search
Archaeology Magazine

A publication of the Archaeological Institute of America

archaeology
subscribe
Special Introductory Offer!

Scientists Analyze 2,000-Year-Old Remains in Poland

Wednesday, April 17, 2019

BAGICZ, POLAND—According to a Science in Poland report, scientists from the University of Szczecin and the University of Warsaw examined the remains of a woman that eroded out of a cliff in northwestern Poland in the late nineteenth century. Estimated to have been between the ages of 20 and 35 at the time of her death, the woman suffered from osteoarthritis that may have been caused by hard physical labor. She was buried in a wooden log with a bone pin, a wooden stool, and a clasp, a bead necklace, and bracelets, all made of bronze. Fragments of woolen clothing and leather were also recovered. Radiocarbon dating of the woman’s skeleton indicates she died around A.D. 30, or about 100 years earlier than had been previously thought based on the style of the grave goods. The researchers looked for evidence of the woman’s diet in the chemical make-up of her teeth, since a diet heavy in ocean fish can skew the results of radiocarbon testing. “We didn’t find any traces of Baltic fish in her diet,” said Rafał Fetner of the University of Warsaw, “but she had consumed many animal products, as evidenced by the type of proteins preserved in her teeth.” This result surprised the team members because the woman was buried near the Baltic Sea coast. To read about an investigation into a much more recent period of Polish history, go to “Cold War Storage.”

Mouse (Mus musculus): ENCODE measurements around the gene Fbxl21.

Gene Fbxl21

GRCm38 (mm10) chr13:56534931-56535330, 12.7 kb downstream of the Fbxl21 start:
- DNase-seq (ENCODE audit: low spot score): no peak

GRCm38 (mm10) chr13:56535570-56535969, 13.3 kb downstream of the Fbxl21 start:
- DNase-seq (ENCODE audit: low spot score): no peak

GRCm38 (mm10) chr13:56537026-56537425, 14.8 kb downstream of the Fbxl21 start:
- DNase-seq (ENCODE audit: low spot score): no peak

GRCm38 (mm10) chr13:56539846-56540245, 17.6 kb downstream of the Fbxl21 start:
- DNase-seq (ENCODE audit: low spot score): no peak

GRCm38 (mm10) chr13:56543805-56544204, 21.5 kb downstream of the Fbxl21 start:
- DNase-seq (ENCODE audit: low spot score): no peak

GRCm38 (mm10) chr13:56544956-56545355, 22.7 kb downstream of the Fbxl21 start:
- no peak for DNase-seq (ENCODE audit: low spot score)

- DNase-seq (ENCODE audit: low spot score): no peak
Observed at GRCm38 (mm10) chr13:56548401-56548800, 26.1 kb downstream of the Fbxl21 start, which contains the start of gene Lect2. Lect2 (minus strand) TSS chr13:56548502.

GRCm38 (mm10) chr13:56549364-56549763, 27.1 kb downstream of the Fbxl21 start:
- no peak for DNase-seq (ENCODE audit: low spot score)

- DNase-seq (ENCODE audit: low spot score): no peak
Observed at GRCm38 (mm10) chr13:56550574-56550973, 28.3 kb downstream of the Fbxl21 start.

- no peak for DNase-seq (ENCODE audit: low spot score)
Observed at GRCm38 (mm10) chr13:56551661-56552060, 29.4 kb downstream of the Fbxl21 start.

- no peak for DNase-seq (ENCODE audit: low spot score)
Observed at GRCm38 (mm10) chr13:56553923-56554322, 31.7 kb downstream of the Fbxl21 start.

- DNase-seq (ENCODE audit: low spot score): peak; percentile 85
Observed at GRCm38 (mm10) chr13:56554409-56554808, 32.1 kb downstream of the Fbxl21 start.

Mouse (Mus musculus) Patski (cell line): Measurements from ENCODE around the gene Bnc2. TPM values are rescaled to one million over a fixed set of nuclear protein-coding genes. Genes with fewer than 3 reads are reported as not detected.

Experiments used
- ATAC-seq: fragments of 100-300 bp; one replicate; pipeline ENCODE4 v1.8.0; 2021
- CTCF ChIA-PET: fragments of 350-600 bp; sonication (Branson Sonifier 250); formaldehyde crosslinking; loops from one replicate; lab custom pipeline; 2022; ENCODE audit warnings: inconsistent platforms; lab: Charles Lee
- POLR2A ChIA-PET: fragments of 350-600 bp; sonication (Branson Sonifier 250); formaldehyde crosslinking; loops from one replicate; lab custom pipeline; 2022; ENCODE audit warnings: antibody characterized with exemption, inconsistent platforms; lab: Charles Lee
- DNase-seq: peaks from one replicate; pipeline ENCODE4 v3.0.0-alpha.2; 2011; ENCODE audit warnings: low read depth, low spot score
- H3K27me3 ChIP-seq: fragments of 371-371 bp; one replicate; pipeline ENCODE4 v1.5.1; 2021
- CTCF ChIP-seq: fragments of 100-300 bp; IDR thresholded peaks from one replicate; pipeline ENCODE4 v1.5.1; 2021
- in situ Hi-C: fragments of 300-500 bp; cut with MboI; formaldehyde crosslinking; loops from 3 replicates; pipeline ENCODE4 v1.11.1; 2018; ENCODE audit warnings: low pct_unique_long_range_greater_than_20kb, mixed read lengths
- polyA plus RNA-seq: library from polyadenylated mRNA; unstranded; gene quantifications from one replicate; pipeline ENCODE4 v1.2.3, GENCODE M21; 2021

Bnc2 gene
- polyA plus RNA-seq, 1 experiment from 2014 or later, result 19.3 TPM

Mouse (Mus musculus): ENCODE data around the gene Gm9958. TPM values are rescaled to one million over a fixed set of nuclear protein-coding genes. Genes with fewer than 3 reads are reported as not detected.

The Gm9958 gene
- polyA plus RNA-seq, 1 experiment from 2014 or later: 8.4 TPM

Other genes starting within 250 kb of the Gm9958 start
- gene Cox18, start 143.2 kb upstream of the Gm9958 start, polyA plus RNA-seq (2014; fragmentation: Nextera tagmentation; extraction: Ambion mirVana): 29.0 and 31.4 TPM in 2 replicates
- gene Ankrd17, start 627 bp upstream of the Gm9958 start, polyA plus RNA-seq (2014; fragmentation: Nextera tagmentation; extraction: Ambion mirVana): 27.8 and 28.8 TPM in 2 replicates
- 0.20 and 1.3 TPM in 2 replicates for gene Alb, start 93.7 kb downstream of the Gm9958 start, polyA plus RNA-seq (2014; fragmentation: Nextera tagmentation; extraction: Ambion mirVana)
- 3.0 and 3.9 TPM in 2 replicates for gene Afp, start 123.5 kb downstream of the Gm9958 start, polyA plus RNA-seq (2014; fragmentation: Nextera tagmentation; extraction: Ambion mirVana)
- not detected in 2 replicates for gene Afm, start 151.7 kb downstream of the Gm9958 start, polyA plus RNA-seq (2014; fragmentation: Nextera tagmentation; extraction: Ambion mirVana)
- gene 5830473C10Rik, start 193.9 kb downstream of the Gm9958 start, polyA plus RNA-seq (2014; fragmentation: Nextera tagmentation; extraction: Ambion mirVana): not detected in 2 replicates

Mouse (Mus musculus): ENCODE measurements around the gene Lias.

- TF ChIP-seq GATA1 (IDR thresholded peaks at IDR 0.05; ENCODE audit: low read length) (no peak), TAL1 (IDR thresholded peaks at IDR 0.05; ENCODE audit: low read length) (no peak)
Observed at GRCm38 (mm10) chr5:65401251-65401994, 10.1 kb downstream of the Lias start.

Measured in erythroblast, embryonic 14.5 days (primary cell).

Advertisement

Advertisement


Advertisement